Law students lend a hand to undocumented students

College can be tough. And UC Berkeley student Yurie Iwako has borne an extra layer of anxiety — one that left her afraid to cross the street midblock when she was late for class, to go to a club with friends or ride a bike and perhaps run a stop sign by mistake.

“What if I’m in the wrong place at the wrong time?” was the question that kept her on edge, because Iwako is an undocumented immigran. One innocent misstep and she could be deported.

Ivan Villasenor, Allison Davenport

UC Berkeley student Ivan Villasenor consults with Berkeley Law clinical instructor Allison Davenport during office hours offered by the Legal Services Program. (NewsCenter photos by Peg Skorpinski)

But now, with the help of the Legal Services Program at UC Berkeley, Iwako has been granted a reprieve from deportation under a special immigration category created in 2012 for young people like her: Deferred Action for Childhood Arrivals, known as DACA.

Just as importantly, DACA approval arrives with a work permit, allowing undocumented immigrants to receive a Social Security number and work legally for the first time, and to get a California ID card and driver’s license.

DACA was announced by President Obama in summer 2012 as a stopgap while the federal government hashes out immigration reform. The temporary protection is valid for two years, but Obama held out the prospect of extensions for those qualifying.

“It’s definitely helped me in doing everyday things,” says Iwako, an ethnic-studies major. “It eased my anxiety.”

Iwako, who will graduate in 2014, is one of 103 Berkeley students whom Berkeley’s Legal Services Program has helped decide whether to apply for deferred action. Eighty-five were referred to volunteer attorneys for further advice and navigation through the process; the rest received help but were not eligible, did not want to apply or applied on their own.

An estimated 200 undocumented immigrants attend Berkeley, and many of them are potential DACA candidates because they fall in the category known as DREAMers, those who have been raised and schooled in the United States. The name comes from the DREAM Act, federal legislation that, if passed, would allow certain young immigrants to become permanent residents. California has passed its own version, with active support from Berkeley Chancellor Birgeneau, allowing students to receive private and state scholarships.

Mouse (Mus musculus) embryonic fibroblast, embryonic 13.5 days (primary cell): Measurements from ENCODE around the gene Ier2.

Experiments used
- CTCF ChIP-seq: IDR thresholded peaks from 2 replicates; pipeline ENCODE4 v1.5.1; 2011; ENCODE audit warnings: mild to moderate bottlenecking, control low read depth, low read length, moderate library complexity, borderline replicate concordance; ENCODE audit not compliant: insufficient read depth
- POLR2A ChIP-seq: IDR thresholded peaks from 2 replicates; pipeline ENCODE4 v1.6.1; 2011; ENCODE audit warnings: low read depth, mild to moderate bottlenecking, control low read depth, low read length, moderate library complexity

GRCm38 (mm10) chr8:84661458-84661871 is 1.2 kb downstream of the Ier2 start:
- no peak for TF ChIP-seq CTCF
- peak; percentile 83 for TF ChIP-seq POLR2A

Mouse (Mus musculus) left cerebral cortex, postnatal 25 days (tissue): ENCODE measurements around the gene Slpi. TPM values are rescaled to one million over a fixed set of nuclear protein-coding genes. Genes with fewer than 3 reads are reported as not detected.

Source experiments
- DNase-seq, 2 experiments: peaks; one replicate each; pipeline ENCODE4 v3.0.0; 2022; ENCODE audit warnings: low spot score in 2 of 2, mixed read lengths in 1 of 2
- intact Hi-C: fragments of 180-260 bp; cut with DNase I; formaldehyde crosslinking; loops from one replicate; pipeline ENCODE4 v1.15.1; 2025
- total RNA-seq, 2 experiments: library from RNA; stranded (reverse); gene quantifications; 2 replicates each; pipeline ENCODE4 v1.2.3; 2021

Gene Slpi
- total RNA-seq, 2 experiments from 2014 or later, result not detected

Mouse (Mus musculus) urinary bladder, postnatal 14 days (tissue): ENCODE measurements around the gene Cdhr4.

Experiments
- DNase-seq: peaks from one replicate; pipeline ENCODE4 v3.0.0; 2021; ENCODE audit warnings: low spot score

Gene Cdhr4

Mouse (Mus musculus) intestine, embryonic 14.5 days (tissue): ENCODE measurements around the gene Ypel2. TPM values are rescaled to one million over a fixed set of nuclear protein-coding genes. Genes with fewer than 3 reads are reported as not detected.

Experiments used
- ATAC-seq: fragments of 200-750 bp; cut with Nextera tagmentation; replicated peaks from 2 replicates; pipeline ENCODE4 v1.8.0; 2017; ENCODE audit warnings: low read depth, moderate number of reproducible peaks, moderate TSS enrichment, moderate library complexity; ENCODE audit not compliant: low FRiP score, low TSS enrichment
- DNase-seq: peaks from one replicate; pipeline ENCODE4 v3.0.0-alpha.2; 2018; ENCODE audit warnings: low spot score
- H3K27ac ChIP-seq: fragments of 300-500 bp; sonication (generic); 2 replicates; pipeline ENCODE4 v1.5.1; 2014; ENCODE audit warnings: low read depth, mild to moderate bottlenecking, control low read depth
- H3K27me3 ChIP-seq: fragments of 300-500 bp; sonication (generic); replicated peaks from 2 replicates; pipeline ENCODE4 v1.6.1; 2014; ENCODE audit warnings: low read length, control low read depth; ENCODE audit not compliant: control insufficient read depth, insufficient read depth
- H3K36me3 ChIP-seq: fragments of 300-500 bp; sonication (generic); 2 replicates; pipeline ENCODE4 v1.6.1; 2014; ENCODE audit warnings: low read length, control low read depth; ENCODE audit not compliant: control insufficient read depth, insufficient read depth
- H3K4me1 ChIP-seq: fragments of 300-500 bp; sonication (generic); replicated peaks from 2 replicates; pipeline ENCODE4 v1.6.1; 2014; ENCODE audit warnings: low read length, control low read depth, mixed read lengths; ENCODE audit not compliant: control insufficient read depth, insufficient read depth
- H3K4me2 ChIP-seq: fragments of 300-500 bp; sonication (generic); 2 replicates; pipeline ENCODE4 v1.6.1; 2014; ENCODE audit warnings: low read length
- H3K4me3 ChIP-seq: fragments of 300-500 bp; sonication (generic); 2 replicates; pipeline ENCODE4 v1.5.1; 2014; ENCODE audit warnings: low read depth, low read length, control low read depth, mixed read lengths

The Legal Services Program is one aspect of a broad campus effort to break down barriers standing in the way of qualifying students at Berkeley through the Undocumented Student Program.

‘A big risk’

A small team of law students takes part each semester, led by Allison Davenport, a Berkeley Law graduate who worked as an immigration lawyer and served as legal- services director at Centro Legal de la Raza in Oakland before returning to campus as a clinical instructor in Berkeley Law’s International Human Rights Law Clinic.

DACA went into effect last August and galvanized an existing immigration-related program in the Human Rights Clinic into a collaboration with the Undocumented Student Program. Davenport and the law students went to work spreading the word about the program through targeted emails and multiple workshops.

Every Friday, the team has held office hours in the Cesar Chavez Student Center, inviting students to come in with questions and for help with documents.

They’ve also built a panel of about a dozen Bay Area immigration attorneys, plus six nonprofit legal agencies, willing to work on the students’ cases pro bono.

As the school year ends, most of those who applied for DACA have been approved and received the coveted work permit, which not only opens up jobs but also internships and graduate programs where one is required. Some applications are still pending, but no one has been denied.

Much of the team’s work involves helping the students decide if applying for DACA is the right thing for them, and their families, especially since there’s no guarantee of what will happen after DACA’s two years are up.

“It’s a big risk for students to come forward,” Davenport observes. “They have to give all their personal data, including fingerprints, to immigration authorities. It’s a big leap of faith.

“You get into the system and the only way out is to be deported — or to eventually become a U.S. citizen,” she adds.

‘I was really scared’

For many, applying for DACA is the first time they’ve come out as undocumented. And students are making these decisions in a post-9/11 climate where detention and deportation of undocumented immigrants are at an all-time high, Davenport points out.

When DACA was announced, Iwako says, “I was really scared at first. I thought it could affect my mom.”

Allison Davenport, Nina Smimov

Nina Smimov listens to Allison Davenport answer her questions about applying for Deferred Action for Childhood Arrivals.